Villagers @ Black Box, Galway | 13/12/18 | Review

Following the release of their most recent album The Art of Pretending to Swim in September 2018, Villagers have been playing non-stop. Miraculously, there wasn’t a sense of exhaustion from their November 2018 European Tour seeping into their show at the Black Box in Galway. The crowd fuelled their wild dynamics of both acoustic and synth. The band’s latest album includes a taste of electronica and rock amongst maintaining the usual folk-like lyrics and guitar patterns. This show wasn’t just a performance of an experimental album – this set was built off of the reciprocal relationship between audience and band, driving each other to new capacities.

Image result for villagers album the art of pretending to swim

Villagers’ performance of “Again”, the opening song on their new album, mixed synth, techno, bird noises, and gave the impression of elevating into a new dimension. The lyrics, “I feel it ripple and ready its soul again” make us question whether “it” is music, the artist, the audience itself, or a zest of huamnity. Within the one song, the audience was dancing, swaying, or shocked into silence at any different moment in the song.

Another standout performance was that of Darling Arithmetic‘s “Hot, Scary Summer”, leading the audience through pain, awkwardness, and ultimately reassurance. “Courage” was performed in a similarly raw and acoustic style, building in huge dynamics to a dramatic climax in the final chorus.

The strongest performance of a new song was undoubtedly in “Ada”, a homage to Ada Lovelace, fading into an amazing electronic soundscape at the end of the song to mimic the fantasticalness but also confusion that a technologically developing world brings. The Black Box performance was one of both tenderness and techno, lyrics remaining simple yet poignant. The drummer drove the band from folk to rock across the performance of the band’s variety of albums, with his multitalented musicality carrying over to performances on the flugelhorn.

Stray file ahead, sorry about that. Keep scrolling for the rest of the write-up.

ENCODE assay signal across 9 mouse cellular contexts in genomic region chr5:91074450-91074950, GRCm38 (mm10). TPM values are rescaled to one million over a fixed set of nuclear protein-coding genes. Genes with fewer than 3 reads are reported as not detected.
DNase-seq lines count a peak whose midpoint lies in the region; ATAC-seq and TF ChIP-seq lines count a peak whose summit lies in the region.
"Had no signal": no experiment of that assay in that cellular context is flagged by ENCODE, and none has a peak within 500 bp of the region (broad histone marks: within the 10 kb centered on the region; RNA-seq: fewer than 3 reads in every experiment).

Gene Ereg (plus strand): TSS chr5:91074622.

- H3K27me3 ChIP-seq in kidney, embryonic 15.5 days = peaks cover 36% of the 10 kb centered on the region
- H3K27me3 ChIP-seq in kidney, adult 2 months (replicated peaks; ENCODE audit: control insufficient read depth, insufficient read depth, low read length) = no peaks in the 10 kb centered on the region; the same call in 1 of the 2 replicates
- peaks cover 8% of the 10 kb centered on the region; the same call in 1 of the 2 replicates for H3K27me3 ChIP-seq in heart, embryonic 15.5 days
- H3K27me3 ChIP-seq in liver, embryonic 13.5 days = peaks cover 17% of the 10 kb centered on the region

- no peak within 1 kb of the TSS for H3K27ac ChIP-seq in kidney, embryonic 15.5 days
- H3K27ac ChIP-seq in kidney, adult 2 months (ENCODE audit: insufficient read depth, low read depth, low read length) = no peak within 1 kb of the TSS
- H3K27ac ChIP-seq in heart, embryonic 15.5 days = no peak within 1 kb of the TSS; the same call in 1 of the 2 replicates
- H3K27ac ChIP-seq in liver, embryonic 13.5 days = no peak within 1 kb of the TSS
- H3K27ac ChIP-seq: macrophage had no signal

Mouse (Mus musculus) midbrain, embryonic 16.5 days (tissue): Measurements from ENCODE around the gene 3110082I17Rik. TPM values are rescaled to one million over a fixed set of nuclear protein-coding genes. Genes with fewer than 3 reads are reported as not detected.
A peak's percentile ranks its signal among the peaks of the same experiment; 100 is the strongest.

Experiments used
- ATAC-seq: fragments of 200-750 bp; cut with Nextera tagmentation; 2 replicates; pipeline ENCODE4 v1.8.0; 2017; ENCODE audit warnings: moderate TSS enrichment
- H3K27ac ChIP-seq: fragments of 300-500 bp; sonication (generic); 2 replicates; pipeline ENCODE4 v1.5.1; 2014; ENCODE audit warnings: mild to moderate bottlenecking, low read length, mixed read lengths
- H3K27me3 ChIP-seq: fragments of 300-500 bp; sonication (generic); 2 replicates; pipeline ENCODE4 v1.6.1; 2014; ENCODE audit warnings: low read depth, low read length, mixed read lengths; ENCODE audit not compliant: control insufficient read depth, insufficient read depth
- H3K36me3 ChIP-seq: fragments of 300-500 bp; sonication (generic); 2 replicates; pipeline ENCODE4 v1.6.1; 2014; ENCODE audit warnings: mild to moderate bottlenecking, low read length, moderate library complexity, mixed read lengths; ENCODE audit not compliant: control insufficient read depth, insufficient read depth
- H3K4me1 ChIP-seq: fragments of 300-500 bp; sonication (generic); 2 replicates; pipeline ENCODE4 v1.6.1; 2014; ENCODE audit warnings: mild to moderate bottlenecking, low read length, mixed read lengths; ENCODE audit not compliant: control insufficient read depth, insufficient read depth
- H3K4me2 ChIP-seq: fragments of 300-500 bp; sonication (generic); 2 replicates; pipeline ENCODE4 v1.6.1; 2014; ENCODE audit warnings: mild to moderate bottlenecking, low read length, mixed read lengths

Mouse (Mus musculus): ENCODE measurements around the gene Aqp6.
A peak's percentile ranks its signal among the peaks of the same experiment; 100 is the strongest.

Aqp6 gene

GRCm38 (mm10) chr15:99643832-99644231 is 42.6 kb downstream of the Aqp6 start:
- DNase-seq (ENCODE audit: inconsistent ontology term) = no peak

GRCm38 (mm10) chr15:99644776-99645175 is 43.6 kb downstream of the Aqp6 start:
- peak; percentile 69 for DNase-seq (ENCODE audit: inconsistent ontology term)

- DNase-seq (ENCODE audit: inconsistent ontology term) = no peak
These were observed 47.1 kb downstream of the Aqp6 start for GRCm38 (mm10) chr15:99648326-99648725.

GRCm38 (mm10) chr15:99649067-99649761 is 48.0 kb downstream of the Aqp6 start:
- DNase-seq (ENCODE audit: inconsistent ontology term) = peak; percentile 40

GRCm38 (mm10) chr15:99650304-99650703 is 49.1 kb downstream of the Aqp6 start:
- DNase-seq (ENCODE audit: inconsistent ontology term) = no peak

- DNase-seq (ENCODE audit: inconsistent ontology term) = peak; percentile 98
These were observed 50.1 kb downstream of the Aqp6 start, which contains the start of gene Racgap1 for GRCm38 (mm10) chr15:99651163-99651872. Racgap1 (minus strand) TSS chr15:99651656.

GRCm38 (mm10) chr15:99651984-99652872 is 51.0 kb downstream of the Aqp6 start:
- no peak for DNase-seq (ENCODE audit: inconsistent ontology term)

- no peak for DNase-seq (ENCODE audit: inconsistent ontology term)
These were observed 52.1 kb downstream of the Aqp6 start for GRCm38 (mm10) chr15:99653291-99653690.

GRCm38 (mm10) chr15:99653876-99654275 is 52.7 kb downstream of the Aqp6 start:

O’Brien himself picked up the horn at the end of the set; the set’s conclusion was, unsurprisingly, {Awayland}’s “Nothing Arrived”. There was a sense of uncertainty amongst the audience as to how this dynamic and vivacious set could possibly be concluded by a well-known and sensitive acoustic song. The song was performed humbly, focusing on the guitar fingerpicking and the tender lyrics. Yet, it built on O’Brien’s raw lyrics through the use of harmonies and the respectful accompaniment of the band, and finally, through an incredible brass performance, raising hope and radiating musicality through the audience.

More from Villagers’ 2018 album, The Art of Pretending to Swim

Frances Wilde
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Fionn Regan- The Meetings of the Waters | Album Review | Track by Track

Regan’s new album, out April 2017, blends sounds off his older records with new studio experimentation. As a whole, a beautiful album, but best listened to as a record in its entirety.


The Meetings of the Waters- The opening track and the first single off the album, this track is accompanied by a beautiful music video featuring Cillian Murphy. “The Meetings of the Waters” beautifully describes a relationship and a place (in Regan’s own County Wicklow)

Cormorant Bird- The minor arpeggios perpetuated by the guitar in this second single open the track as a somber one, and cyclical in its melodies and lyrics such as “I will always run to you”. The added instruments and bass in the chorus lifts it up into a mesmeric ballad, similar yet more melancholic to the the previous track- a track symbolic of solitude.

Turn the Skies of Blue On-Cape of Diamonds- The use of melody and soft guitar is reminiscent of Newton Faulkner, coupled with the “cute” refrain. Yet, the delicate lyrics and the imagery of Spring actually elevate this into a complex and beautiful song.

Cape of Diamonds- Again, this track is uncharacteristic in its rock-like opening. The use of drums and electric guitar are both modern yet haunting, perpetuated in the lyrics “think I’m haunted by you, lover”

Book of the Moon- The opening note of this is Stornoway-esque, yet the discordant minor lyrics are surprisingly stirring. The entire track is quite gothic and unsettling. All in all, a strange experimentation.